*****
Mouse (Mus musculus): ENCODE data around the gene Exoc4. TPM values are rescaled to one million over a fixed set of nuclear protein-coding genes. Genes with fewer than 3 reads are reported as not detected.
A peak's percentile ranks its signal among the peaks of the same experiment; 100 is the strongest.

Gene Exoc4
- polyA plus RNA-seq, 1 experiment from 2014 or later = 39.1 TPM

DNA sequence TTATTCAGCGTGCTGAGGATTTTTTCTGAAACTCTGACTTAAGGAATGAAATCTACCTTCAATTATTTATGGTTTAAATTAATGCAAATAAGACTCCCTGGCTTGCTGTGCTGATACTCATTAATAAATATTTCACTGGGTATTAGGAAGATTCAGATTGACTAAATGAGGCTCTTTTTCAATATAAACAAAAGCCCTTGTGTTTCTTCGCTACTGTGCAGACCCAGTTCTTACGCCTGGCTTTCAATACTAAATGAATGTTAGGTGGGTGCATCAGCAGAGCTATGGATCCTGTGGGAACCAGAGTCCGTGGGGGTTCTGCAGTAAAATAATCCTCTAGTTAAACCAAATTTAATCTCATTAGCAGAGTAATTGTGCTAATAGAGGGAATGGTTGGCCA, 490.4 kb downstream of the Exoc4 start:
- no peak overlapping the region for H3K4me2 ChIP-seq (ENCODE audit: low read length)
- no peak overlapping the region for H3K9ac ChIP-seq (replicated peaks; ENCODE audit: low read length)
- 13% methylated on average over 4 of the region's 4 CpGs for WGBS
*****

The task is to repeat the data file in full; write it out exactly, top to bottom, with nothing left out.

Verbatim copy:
Mouse (Mus musculus): ENCODE data around the gene Exoc4. TPM values are rescaled to one million over a fixed set of nuclear protein-coding genes. Genes with fewer than 3 reads are reported as not detected.
A peak's percentile ranks its signal among the peaks of the same experiment; 100 is the strongest.

Gene Exoc4
- polyA plus RNA-seq, 1 experiment from 2014 or later = 39.1 TPM

DNA sequence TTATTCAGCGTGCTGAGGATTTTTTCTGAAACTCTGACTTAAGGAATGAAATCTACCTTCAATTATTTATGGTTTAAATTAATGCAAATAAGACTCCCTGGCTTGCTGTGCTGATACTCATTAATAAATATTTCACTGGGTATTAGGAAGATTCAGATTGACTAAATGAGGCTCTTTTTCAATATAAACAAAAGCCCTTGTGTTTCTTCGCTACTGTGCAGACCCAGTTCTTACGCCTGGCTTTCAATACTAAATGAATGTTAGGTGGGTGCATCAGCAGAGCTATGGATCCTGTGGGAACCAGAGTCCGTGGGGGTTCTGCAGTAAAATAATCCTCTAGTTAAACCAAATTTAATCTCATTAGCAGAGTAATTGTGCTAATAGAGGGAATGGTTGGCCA, 490.4 kb downstream of the Exoc4 start:
- no peak overlapping the region for H3K4me2 ChIP-seq (ENCODE audit: low read length)
- no peak overlapping the region for H3K9ac ChIP-seq (replicated peaks; ENCODE audit: low read length)
- 13% methylated on average over 4 of the region's 4 CpGs for WGBS